Chemical characterization of hydrocarbons and transcriptome profiling to elucidate pathway(s) of hydrocarbon biosynthesis in maize, pea, Botryococcus braunii and Emiliania huxleyi

Qin, Wenmin
Major Professor
Basil Nikolau
Committee Member
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Biochemistry, Biophysics and Molecular Biology

The goal of my research is to provide metabolic profiling and transcriptome profiling data from which the hydrocarbon biosynthesis pathway can be dissected via the isolation and characterization of genes involved in hydrocarbon biosynthesis in four organisms.

Conditions for the hyper- and hypo-accumulation of hydrocarbons in four organisms were established. The physiological conditions that induce the hyper- and hypo-accumulation of hydrocarbons conditions were used to simultaneously collect RNA for transcriptome sequencing analysis. Simultaneously, the hydrocarbons were analyzed in the four biological systems, specifically to identify the positions of double bonds in alkenes, which provide biochemical evidence about how hydrocarbons are biosynthesized. The comparative transcriptome profiling of cells that hyper- and hypo-accumulate hydrocarbon in all four biological systems is being used to identify genes that are differentially expressed between these two conditions. My research has finished the entire pipeline for maize. Maize silk with differential hydrocarbon accumulation at different developmental stages were utilized and transcriptomes of these silks for candidate genes involved in hydrocarbon biosynthesis were mined. This comparative transcriptome profiling approach is also being applied to pea epidermis, and the two algae, B. braunii and E. huxleyi.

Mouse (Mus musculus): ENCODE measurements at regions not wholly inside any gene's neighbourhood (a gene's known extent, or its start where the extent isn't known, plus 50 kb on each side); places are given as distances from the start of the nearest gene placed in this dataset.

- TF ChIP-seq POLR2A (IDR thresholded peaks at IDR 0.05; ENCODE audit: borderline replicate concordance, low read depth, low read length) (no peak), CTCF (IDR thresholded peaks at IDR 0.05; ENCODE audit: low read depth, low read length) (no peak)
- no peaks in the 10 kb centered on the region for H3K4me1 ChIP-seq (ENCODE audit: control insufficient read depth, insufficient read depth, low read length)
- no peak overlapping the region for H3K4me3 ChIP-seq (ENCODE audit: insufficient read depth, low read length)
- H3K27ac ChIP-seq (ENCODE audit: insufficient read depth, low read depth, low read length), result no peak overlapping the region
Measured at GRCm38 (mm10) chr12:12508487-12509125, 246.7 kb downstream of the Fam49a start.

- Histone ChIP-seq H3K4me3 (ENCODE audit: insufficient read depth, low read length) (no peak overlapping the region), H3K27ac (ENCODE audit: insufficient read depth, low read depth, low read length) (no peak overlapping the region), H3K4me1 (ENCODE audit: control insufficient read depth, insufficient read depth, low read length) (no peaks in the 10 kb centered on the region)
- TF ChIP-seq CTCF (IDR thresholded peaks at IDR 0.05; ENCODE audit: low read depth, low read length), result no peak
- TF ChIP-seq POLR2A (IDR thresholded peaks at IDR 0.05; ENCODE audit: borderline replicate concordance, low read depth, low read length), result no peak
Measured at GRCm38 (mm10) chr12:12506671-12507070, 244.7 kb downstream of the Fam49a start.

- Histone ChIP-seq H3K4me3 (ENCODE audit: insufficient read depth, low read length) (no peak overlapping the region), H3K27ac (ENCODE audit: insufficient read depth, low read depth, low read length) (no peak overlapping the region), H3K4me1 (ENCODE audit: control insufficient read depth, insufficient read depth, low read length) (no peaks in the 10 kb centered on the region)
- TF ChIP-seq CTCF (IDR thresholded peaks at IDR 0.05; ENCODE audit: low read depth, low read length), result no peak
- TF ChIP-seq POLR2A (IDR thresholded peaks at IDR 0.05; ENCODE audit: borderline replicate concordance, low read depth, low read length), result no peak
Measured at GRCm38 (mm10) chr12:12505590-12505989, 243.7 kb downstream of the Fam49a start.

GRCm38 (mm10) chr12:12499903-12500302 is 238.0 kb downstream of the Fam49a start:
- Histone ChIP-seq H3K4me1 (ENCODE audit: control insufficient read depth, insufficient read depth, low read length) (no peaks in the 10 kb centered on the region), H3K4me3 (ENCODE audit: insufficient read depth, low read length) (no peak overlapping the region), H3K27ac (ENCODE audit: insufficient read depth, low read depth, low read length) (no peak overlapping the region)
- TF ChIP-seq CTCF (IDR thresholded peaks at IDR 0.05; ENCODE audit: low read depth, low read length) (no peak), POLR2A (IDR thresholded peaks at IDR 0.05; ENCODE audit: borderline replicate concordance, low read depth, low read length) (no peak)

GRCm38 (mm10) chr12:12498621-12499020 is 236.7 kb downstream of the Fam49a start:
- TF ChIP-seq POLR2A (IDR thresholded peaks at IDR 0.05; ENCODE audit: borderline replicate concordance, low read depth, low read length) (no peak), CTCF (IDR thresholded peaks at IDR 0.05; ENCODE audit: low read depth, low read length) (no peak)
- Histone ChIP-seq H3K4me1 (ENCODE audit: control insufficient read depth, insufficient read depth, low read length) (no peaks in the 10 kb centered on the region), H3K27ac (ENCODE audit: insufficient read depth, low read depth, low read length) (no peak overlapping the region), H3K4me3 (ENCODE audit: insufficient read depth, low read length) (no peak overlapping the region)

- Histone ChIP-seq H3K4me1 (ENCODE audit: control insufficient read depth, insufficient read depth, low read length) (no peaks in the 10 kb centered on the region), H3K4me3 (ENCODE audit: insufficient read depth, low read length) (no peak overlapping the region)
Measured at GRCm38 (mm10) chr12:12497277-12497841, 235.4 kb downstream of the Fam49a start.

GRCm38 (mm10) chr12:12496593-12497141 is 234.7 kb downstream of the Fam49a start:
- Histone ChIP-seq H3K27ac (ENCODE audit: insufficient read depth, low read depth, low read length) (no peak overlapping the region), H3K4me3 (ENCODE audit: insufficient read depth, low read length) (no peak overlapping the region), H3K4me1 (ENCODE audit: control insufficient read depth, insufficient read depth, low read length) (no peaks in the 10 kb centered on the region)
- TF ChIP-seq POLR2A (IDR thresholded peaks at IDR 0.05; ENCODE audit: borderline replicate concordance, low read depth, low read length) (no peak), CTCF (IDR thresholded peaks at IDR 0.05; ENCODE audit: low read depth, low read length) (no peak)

These accomplishments have set the stage for comparative transcriptome profiling to identify candidate genes involved in the hydrocarbon biosynthetic pathway(s) in these four biological systems. In addition, sequence similarity networks can be built from these four biological systems by pairwise blast. The within system networks can then be clustered to identify highly inter-connected modules using the Markov Chain Clustering method. Then, modules without any genes increasing their expression in the direction of hydrocarbon accumulation and genes without increasing expression in the direction of hydrocarbon accumulation will be filtered out. By this cross-system analysis, the candidate genes involved in hydrocarbon biosynthetic pathway(s) shared by maize silk, pea epidermis, B. braunii and E. huxleyi can be discovered. In addition, the systems that have been set up and characterized in this body of work can also be used to identify the hydrocarbon biosynthetic pathways specific to each of the individual biological systems.

Addressing these research goals will add to the current understanding of how hydrocarbons are biosynthesized in different biological systems. This fundamental understanding has the potential of impacting the development alternative advanced biofuels that can be used in place of petroleum-sourced fuels. It is widely recognized that the current use of fossil-carbon as an energy source is unsustainable because of depleting supplies and the accumulation of carbon dioxide in the environment. Because biologically-sourced hydrocarbons have chemical structures that are nearly identical to petroleum, they ultimately could have an application in the development of advanced biofuels.